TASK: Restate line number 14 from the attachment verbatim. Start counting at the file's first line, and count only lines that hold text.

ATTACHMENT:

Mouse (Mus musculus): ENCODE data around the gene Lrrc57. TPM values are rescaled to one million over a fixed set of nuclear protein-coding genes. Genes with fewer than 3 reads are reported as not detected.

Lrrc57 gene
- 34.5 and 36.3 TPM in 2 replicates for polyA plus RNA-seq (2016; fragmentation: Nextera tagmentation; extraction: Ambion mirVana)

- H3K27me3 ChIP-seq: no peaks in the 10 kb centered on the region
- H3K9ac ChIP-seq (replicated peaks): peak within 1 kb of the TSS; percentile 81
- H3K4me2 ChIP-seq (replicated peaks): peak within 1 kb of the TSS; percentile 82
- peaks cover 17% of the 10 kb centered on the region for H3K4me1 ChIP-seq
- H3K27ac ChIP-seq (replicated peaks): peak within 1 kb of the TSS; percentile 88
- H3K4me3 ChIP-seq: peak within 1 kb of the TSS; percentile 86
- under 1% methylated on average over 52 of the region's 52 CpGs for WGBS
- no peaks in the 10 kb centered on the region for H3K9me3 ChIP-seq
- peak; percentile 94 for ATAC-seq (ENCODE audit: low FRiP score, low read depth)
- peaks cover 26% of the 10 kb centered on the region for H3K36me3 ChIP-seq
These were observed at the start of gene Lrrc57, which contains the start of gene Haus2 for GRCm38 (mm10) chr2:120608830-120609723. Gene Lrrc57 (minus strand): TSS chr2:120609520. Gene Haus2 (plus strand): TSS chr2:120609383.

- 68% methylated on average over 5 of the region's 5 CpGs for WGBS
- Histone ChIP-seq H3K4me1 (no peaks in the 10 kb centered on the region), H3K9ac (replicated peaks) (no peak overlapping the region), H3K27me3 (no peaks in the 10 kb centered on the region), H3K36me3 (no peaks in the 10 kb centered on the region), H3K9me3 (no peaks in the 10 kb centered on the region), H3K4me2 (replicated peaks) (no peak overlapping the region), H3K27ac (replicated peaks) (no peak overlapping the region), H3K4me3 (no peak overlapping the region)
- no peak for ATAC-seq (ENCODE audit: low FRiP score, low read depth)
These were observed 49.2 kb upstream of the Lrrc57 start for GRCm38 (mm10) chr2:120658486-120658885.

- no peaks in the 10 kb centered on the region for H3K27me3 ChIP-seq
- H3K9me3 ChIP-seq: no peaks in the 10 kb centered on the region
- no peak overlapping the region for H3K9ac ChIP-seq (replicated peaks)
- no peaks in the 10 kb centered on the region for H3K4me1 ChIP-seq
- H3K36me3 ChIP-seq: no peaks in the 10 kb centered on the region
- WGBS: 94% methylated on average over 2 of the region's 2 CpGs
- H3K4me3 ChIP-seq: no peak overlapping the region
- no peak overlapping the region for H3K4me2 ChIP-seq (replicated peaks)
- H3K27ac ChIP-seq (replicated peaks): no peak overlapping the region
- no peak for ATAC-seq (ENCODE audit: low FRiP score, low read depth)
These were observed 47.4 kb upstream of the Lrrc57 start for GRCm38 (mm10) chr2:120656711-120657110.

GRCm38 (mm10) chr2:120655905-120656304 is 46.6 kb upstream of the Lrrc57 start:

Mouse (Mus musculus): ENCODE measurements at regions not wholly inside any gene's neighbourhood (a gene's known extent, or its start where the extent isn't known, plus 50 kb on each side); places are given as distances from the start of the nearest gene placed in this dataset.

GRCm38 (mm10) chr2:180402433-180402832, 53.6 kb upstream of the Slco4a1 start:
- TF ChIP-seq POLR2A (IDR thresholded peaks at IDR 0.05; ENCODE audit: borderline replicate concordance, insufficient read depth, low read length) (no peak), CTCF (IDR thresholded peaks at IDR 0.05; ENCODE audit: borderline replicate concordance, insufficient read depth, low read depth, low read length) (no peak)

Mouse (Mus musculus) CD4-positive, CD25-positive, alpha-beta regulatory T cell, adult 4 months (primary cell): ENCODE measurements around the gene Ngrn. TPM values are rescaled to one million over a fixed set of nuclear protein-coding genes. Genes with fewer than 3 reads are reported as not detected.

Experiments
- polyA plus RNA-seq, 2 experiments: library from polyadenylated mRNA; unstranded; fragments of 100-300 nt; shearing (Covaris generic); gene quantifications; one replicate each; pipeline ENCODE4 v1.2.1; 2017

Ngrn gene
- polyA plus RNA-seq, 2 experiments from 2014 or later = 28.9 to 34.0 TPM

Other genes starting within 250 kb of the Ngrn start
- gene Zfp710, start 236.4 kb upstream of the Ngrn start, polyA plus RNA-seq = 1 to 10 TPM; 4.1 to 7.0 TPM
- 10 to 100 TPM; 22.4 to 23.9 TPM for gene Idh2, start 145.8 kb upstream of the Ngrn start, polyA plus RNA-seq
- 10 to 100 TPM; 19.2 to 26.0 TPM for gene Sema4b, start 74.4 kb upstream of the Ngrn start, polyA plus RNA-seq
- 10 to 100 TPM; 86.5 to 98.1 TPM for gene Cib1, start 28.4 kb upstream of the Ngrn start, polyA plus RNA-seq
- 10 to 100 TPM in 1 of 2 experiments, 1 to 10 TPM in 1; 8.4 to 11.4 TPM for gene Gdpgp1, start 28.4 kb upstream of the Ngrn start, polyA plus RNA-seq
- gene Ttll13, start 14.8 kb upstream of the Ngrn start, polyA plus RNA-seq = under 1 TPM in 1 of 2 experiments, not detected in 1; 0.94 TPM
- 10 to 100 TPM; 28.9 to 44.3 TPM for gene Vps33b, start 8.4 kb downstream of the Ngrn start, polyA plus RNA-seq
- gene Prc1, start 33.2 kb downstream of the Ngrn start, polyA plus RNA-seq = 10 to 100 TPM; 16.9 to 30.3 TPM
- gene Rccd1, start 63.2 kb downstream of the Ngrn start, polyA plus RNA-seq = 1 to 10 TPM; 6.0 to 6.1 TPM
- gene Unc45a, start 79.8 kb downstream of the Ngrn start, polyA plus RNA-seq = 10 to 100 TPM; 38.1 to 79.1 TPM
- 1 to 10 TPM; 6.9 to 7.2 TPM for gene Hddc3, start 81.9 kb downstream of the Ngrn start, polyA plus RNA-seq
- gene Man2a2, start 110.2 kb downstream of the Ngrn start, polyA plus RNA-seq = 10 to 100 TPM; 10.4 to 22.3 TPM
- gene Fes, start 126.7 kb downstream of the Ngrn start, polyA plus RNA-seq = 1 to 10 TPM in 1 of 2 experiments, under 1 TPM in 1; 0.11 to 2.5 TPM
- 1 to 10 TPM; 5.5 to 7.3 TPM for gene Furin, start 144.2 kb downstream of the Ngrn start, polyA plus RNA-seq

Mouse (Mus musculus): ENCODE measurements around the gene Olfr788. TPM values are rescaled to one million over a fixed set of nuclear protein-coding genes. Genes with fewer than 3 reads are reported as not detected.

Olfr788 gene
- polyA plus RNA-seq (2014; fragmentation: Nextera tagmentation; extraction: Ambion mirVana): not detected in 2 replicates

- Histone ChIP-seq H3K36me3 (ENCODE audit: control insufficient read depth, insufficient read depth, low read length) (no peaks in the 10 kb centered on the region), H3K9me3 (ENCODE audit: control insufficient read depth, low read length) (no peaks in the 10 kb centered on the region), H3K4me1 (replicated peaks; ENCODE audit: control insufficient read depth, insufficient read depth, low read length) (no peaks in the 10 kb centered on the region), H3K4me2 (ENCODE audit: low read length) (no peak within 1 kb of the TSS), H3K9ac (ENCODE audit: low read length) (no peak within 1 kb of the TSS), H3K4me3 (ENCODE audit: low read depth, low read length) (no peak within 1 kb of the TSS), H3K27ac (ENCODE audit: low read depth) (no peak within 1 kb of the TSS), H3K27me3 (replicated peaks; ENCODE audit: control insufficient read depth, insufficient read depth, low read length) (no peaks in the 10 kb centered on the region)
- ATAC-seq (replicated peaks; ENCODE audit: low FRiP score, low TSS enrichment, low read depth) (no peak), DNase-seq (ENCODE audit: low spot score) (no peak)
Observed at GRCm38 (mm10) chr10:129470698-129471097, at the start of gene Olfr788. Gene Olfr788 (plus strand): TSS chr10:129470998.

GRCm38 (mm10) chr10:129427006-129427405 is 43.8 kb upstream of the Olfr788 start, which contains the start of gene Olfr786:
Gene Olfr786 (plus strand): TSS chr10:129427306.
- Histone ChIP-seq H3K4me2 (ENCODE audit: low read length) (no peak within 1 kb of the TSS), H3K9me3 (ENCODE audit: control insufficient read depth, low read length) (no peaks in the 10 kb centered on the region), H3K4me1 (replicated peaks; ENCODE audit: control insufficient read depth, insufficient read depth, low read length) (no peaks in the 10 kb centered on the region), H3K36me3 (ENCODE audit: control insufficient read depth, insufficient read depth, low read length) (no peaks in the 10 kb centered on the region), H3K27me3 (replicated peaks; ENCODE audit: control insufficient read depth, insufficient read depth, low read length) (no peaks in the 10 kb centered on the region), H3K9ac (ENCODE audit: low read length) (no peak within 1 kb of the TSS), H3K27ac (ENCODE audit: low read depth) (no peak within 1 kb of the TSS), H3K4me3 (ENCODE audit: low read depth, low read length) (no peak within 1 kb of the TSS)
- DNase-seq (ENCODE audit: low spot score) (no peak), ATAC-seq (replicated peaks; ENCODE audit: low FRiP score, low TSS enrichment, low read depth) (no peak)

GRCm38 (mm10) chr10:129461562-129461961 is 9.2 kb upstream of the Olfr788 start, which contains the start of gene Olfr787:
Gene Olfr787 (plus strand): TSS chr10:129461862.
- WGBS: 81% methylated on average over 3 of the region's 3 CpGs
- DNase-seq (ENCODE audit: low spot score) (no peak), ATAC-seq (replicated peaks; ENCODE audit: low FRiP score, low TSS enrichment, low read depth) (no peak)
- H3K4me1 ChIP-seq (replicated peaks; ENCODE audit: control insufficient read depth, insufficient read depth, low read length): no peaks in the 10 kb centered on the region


These were observed at the start of gene Lrrc57, which contains the start of gene Haus2 for GRCm38 (mm10) chr2:120608830-120609723. Gene Lrrc57 (minus strand): TSS chr2:120609520. Gene Haus2 (plus strand): TSS chr2:120609383.